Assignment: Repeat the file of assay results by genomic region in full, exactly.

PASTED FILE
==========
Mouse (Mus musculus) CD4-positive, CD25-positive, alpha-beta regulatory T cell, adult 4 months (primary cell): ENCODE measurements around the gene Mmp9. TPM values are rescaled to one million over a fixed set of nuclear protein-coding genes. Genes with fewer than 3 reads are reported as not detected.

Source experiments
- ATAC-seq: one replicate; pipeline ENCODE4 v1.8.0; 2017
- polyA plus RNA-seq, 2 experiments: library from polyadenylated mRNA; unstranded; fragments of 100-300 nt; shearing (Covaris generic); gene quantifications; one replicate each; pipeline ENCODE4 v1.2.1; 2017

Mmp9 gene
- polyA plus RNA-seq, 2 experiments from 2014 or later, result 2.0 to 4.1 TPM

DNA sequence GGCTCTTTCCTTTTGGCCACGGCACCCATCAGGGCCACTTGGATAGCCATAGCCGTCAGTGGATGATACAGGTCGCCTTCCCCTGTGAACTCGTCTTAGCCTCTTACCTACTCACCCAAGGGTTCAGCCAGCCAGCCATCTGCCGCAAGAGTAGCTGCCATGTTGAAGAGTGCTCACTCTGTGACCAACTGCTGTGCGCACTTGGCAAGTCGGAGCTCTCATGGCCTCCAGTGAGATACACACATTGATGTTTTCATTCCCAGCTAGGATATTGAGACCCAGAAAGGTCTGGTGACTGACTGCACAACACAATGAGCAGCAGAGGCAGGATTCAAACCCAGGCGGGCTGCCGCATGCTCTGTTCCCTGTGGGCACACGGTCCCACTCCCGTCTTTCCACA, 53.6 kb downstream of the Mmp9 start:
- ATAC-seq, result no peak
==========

Mouse (Mus musculus) CD4-positive, CD25-positive, alpha-beta regulatory T cell, adult 4 months (primary cell): ENCODE measurements around the gene Mmp9. TPM values are rescaled to one million over a fixed set of nuclear protein-coding genes. Genes with fewer than 3 reads are reported as not detected.

Source experiments
- ATAC-seq: one replicate; pipeline ENCODE4 v1.8.0; 2017
- polyA plus RNA-seq, 2 experiments: library from polyadenylated mRNA; unstranded; fragments of 100-300 nt; shearing (Covaris generic); gene quantifications; one replicate each; pipeline ENCODE4 v1.2.1; 2017

Mmp9 gene
- polyA plus RNA-seq, 2 experiments from 2014 or later, result 2.0 to 4.1 TPM

DNA sequence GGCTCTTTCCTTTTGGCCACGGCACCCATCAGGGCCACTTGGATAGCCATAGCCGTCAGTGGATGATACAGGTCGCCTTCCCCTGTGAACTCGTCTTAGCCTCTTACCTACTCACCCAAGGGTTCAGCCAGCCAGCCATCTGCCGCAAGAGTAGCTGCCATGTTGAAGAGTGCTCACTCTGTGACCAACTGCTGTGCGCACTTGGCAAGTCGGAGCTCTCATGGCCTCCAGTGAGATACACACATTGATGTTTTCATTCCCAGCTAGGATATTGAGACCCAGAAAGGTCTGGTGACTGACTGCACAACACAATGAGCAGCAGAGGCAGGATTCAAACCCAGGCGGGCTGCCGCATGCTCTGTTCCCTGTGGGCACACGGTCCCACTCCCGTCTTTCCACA, 53.6 kb downstream of the Mmp9 start:
- ATAC-seq, result no peak